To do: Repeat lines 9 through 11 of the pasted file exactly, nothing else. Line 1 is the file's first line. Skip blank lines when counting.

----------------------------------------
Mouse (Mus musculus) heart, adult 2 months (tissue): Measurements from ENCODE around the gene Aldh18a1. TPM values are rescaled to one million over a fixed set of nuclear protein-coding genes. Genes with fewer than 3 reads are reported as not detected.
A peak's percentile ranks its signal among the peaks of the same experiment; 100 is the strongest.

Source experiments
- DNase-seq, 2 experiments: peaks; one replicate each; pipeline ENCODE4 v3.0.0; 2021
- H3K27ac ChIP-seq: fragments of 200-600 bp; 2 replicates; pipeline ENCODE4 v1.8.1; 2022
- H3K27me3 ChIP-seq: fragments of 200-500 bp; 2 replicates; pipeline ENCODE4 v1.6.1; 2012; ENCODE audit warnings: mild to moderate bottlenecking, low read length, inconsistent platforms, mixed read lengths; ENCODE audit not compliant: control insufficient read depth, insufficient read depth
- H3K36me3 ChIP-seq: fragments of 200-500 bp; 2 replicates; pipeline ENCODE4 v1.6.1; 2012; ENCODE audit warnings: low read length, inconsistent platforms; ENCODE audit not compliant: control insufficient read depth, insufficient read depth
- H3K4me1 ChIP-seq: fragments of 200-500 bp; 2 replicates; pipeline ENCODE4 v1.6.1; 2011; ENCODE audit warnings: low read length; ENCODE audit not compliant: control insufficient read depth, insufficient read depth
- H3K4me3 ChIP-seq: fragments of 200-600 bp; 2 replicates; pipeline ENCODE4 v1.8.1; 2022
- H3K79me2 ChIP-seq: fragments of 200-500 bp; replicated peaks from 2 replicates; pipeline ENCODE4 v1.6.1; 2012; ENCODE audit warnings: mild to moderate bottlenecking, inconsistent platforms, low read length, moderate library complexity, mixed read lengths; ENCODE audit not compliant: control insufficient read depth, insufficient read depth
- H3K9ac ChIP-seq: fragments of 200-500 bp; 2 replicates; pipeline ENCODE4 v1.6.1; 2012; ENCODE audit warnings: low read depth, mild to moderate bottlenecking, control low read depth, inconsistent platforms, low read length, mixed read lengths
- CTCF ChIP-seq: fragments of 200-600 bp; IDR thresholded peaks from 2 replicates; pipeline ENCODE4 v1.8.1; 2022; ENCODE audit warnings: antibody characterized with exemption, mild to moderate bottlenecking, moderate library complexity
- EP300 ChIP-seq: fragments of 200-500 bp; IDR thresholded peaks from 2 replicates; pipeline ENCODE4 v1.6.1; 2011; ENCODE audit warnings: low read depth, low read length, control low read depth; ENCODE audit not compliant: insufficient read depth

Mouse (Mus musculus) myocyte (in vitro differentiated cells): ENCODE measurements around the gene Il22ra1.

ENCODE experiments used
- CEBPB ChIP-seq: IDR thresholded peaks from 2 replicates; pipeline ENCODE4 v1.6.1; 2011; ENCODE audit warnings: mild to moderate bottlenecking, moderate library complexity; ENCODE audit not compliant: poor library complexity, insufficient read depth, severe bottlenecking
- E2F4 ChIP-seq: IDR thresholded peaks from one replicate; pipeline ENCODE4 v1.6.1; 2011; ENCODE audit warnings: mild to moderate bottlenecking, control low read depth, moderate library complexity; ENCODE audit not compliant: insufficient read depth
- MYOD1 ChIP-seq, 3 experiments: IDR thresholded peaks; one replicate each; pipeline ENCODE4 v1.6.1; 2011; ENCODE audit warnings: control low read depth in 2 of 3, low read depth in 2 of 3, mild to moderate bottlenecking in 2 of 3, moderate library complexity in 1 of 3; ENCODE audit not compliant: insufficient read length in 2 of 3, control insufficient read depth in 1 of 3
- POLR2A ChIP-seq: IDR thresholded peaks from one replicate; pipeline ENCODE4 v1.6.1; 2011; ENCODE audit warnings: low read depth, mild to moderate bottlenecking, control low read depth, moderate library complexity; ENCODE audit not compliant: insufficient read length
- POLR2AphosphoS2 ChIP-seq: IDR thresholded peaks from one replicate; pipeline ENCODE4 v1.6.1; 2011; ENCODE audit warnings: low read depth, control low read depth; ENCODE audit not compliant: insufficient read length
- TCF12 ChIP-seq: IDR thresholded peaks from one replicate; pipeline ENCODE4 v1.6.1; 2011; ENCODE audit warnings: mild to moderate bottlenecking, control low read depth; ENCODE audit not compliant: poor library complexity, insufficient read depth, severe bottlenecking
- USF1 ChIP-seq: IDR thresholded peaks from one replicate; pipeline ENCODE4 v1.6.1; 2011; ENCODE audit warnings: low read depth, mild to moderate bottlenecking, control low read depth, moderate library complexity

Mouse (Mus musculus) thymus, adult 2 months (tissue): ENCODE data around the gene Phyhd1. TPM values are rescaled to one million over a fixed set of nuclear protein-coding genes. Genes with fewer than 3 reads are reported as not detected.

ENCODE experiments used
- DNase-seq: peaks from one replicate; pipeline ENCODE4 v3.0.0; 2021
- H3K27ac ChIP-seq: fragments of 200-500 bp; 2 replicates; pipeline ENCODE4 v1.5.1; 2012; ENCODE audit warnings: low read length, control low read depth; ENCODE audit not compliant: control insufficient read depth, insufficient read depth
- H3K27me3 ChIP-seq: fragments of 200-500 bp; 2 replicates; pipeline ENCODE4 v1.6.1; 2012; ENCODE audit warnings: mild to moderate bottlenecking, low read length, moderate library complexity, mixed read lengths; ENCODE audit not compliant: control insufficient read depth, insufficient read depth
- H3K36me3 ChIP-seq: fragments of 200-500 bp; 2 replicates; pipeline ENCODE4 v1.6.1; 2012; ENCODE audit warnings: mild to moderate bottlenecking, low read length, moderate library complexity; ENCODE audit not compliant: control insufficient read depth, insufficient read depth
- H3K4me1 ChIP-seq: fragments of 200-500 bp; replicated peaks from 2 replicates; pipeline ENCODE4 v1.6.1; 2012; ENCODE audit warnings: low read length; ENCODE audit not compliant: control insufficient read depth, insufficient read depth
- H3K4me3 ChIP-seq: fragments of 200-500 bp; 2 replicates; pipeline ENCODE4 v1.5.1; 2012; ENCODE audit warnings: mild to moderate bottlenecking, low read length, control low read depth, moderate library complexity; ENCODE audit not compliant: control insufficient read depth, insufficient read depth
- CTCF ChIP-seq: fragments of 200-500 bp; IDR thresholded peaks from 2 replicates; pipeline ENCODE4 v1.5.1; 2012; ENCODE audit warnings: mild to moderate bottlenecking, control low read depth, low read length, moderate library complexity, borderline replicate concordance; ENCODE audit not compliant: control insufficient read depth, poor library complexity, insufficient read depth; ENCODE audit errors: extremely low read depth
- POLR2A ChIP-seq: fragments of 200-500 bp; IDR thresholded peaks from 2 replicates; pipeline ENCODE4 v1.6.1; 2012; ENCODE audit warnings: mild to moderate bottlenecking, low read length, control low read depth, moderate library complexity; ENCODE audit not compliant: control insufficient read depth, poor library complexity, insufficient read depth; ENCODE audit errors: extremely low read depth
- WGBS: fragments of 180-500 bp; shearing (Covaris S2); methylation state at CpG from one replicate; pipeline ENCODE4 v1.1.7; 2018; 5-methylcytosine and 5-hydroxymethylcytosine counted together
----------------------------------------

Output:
- H3K4me3 ChIP-seq: fragments of 200-600 bp; 2 replicates; pipeline ENCODE4 v1.8.1; 2022
- H3K79me2 ChIP-seq: fragments of 200-500 bp; replicated peaks from 2 replicates; pipeline ENCODE4 v1.6.1; 2012; ENCODE audit warnings: mild to moderate bottlenecking, inconsistent platforms, low read length, moderate library complexity, mixed read lengths; ENCODE audit not compliant: control insufficient read depth, insufficient read depth
- H3K9ac ChIP-seq: fragments of 200-500 bp; 2 replicates; pipeline ENCODE4 v1.6.1; 2012; ENCODE audit warnings: low read depth, mild to moderate bottlenecking, control low read depth, inconsistent platforms, low read length, mixed read lengths